Our railway is famous for its regular tussles with snow, and even made international news in 1978 when around 70 passengers had to be rescued from a stranded train by helicopter! See photo from Steve Morris Collection at foot of article.
We couldn't find a photo of the events described, but there is a wonderful British Transport Film documentary made on February 24th the same year in the North of England called Snowdrift at Bleath Gill. The first two photos below are stills from that film and there is a link to it on this issue's companion web page.
The bitter weather of last January and February played havoc with train services on some of the more exposed sections of British Railways. In Caithness and Sutherland, especially, the blizzard of Wednesday, January 12, produced the worst conditions experienced in that district for 25 years. Winds of 60 m.p.h. and more drove the snow into great drifts, notably on the line from Helmsdale to Wick and Thurso; this rises to a height of 700 ft. above sea level on the Caithness moors.
A shuttle service of snow ploughs was maintained between Helmsdale and Wick during the worst period, but despite this the 3.40 p.m. passenger train from Wick to Inverness on January 12 stuck in a deep drift at Bower station. A relief train from Wick with permanent way staff eventually managed to reach a spot half a mile from the stranded train, from which point the staff proceeded on foot with food for the snowbound passengers and crew. By this time the snowdrifts at Bower station had reached a depth of 25 ft. Two other passenger trains, one at Georgemas and one at Altnabreac, had also become firmly wedged in deep drifts, and 50 passengers were now stranded.
By late afternoon on Thursday, January 13, all three trains had been freed from the drifts and the passengers were all at Georgemas. The Engineer's Department dormitory coach there had become the "Station Hotel" and some 50 passengers and 50 members of the railway staff dined in relays. Contact was again restored by rail between Georgemas and Wick early on Friday, January 14, and between Georgemas and Thurso by noon that day. During the clearing operations considerable saving in time taken to clear points was achieved by the use of flame guns.
During the night of February 16/17 snowstorm conditions returned with renewed fury to the North-East of Scotland, and from all reports it was the worst in living memory. On the morning of February 17 several trains were brought to a stand in deep snow - the 1.55 a.m. Inverness to Perth freight train at Slochd; the 3.20 a.m. Inverness to Perth freight at Tomatin; the 5.15 a.m. Inverness to Wick freight, north of Lairg; and a snowplough from Wick was deeply embedded 1½ miles north of Georgemas. The Helmsdale snowplough, which left Helmsdale at 5.42 p.m. on the 17th, passed Forsinard at 7.42 p.m. and nothing more was heard of it until it was located 2½ miles north of Forsinard by a member of the staff who had walked out to find it, taking 4 hours over the 2½ miles there and back. The 3.10 p.m. passenger train from Inverness to Tain, carrying 42 passengers, became stuck at Alness and the passengers were accommodated in the station buildings overnight. After the line had been cleared the passengers went forward to Tain at 10.35 a.m. on the 18th.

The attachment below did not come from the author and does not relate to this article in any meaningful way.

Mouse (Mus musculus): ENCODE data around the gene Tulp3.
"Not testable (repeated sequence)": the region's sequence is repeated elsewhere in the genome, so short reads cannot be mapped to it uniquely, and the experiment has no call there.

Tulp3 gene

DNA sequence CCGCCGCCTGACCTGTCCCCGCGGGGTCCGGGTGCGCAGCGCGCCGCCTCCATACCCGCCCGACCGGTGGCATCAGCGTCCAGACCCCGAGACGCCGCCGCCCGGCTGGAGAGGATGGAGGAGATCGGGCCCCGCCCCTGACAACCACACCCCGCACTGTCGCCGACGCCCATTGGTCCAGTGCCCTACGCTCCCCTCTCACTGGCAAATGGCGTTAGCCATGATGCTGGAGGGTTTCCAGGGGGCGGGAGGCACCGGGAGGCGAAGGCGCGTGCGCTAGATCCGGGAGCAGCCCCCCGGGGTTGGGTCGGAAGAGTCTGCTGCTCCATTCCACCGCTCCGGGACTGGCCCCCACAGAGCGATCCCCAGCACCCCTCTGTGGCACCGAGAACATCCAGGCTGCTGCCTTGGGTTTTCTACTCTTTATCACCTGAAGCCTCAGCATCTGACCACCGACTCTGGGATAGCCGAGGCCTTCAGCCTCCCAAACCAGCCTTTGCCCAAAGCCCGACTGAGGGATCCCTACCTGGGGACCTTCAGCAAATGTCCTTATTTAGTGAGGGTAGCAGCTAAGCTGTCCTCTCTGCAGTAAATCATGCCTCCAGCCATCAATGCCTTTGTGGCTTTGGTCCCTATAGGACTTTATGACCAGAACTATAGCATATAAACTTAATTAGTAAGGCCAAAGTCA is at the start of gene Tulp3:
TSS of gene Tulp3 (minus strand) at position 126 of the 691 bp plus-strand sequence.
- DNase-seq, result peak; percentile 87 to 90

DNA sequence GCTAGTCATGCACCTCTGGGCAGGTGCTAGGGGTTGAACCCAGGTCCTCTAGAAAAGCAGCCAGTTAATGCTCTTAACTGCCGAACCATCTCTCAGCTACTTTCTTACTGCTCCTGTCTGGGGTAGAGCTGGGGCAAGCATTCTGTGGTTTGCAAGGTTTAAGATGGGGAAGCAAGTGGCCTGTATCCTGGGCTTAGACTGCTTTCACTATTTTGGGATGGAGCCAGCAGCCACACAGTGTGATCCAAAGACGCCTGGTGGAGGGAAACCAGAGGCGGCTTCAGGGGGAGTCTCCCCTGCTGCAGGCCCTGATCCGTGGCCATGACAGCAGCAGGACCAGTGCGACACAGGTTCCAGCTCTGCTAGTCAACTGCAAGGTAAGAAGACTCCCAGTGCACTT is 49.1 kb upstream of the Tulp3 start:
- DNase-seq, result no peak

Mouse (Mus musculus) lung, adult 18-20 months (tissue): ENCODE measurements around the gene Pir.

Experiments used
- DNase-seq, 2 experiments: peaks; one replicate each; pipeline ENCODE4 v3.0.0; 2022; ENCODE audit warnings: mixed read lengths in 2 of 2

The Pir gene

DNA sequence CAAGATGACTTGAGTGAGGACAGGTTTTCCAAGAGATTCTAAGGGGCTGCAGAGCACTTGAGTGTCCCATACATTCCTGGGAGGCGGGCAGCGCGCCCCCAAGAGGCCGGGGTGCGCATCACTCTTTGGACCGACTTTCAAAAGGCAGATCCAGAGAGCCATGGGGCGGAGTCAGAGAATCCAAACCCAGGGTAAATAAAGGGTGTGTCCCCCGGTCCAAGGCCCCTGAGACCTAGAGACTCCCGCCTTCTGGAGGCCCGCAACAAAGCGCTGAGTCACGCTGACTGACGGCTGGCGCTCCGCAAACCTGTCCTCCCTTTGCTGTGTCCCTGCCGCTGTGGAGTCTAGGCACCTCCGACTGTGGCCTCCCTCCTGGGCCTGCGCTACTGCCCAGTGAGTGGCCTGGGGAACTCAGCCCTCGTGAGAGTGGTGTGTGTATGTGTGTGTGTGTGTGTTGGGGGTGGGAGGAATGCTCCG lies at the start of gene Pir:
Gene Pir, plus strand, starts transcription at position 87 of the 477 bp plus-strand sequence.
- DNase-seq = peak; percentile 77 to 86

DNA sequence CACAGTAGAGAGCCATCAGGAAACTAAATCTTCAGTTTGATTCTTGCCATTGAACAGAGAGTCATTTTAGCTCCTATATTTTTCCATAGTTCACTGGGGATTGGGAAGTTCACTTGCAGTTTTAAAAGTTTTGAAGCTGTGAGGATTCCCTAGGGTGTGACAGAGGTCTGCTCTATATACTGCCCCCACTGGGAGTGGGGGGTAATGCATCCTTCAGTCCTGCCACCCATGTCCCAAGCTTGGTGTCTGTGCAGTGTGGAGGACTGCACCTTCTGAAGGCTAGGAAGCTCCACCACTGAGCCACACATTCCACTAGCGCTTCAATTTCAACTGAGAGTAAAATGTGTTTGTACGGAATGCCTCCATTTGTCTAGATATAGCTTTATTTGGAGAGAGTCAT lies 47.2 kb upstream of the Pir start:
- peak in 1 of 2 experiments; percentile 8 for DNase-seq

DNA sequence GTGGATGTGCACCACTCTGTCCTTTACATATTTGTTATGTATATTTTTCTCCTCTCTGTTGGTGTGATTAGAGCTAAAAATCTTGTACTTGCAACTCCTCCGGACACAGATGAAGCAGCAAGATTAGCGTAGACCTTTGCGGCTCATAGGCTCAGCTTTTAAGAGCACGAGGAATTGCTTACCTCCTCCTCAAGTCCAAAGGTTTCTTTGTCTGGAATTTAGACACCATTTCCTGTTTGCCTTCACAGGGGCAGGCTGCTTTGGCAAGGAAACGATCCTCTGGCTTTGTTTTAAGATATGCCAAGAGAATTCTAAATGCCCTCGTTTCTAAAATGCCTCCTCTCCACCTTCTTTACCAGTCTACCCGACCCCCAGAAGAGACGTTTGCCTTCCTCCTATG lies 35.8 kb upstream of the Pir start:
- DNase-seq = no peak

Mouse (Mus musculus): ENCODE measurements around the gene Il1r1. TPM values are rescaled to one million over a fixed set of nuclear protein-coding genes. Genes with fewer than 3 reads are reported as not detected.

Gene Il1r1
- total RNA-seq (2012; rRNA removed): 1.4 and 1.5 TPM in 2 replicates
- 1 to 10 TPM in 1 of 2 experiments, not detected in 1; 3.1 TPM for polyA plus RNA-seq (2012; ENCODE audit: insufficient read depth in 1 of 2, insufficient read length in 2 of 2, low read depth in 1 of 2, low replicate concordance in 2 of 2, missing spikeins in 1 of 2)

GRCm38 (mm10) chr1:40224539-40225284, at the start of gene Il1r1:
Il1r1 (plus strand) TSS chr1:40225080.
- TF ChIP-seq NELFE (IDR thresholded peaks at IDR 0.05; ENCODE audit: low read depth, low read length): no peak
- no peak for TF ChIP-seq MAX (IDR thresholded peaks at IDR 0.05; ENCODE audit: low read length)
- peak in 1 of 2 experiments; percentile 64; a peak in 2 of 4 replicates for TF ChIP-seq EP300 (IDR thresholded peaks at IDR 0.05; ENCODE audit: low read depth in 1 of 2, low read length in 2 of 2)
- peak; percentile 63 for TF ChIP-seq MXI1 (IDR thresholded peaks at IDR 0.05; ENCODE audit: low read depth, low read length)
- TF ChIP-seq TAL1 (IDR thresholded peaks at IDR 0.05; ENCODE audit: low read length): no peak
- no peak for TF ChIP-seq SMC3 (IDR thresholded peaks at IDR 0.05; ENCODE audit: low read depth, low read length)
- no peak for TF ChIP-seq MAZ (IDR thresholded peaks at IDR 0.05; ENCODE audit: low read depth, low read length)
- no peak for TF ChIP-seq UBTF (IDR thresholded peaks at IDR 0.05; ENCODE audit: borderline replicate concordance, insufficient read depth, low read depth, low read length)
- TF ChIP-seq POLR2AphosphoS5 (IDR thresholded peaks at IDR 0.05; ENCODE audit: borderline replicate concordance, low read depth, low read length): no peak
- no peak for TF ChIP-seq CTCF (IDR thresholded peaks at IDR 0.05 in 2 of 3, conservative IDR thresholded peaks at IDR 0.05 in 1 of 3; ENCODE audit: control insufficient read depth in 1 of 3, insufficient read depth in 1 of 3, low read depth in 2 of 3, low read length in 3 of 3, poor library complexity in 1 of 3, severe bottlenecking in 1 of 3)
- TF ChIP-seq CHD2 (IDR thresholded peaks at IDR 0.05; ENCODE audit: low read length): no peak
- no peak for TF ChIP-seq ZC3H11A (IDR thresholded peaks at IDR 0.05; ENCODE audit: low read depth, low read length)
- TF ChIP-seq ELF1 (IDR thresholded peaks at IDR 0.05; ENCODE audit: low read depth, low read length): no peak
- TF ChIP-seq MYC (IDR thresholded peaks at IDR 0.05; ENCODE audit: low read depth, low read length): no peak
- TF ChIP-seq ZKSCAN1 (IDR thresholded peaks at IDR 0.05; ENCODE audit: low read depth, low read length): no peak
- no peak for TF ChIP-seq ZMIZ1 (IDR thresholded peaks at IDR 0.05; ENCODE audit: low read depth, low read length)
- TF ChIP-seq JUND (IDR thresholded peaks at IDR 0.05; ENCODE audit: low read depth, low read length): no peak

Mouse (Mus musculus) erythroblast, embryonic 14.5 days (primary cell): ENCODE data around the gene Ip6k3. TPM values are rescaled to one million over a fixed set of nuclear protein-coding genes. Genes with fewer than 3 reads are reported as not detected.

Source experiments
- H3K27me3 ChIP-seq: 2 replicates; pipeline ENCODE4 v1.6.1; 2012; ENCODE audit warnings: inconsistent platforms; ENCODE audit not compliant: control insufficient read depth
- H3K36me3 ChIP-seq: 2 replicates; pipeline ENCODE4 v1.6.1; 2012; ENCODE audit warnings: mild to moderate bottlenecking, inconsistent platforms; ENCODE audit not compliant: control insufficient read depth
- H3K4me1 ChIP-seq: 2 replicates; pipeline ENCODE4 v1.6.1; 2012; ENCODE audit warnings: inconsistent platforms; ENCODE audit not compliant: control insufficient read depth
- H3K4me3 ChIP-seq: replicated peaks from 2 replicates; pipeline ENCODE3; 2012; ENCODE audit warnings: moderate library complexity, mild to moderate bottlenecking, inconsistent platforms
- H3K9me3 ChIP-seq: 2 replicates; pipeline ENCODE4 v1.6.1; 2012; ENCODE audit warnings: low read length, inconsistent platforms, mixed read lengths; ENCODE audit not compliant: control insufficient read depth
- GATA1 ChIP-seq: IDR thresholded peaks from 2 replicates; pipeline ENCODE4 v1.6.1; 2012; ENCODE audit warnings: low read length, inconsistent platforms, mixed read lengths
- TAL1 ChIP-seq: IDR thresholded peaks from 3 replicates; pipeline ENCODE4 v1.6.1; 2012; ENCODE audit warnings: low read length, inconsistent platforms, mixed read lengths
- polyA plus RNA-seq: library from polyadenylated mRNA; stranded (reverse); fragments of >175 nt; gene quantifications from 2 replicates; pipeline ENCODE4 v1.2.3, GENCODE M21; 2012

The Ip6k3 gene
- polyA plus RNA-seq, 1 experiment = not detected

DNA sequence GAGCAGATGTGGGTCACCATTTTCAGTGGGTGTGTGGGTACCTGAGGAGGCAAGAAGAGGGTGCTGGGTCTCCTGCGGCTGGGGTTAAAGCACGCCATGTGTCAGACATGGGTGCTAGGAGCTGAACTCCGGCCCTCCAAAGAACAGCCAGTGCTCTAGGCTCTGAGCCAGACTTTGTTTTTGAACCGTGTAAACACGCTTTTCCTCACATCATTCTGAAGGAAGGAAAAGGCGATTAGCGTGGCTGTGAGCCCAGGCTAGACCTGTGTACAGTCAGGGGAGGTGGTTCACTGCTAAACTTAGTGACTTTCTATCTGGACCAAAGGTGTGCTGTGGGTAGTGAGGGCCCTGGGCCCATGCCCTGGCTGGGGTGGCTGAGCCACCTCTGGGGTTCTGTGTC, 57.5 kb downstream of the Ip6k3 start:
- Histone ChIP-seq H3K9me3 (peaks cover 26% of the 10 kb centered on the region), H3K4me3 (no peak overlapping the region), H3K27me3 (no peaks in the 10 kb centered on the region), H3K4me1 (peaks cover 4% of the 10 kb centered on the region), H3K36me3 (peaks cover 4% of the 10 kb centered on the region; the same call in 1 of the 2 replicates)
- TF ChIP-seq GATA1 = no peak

A special train with permanent way staff which left Inverness about 10.0 p.m. on the 17th managed to free the stranded 5.15 a.m. freight from Inverness, by 7.0 p.m. on the 18th. The Engineers' train then went forward to Helmsdale, where it arrived at 10.0 p.m., having ploughed through drifts up to 12 feet high between Lairg and Helmsdale. On Saturday, February 19, this special train returned to Inverness, clearing stations and loop lines on the way. A second special train with permanent way men from Inverness which reached Helmsdale on Friday night attacked the route between Helmsdale and Georgemas on Saturday morning and, having ploughed through deep drifts up to 500 yards long, reached Forsinard at 2.0 p.m. North of Forsinard the first snowplough ran into a deep drift 120 yards long, and by the time it was released no further progress could be made on Saturday.
The nine-mile stretch of line between Altnabreac and Scotscalder was the only length still to be cleared on Sunday morning and some 200 men were concentrated with snowploughs to the north and south of the area. The break-through was made at 2.30 p.m. on Sunday, February 20, and after further ploughing between these points, the whole line between Perth and Wick and Thurso was again open.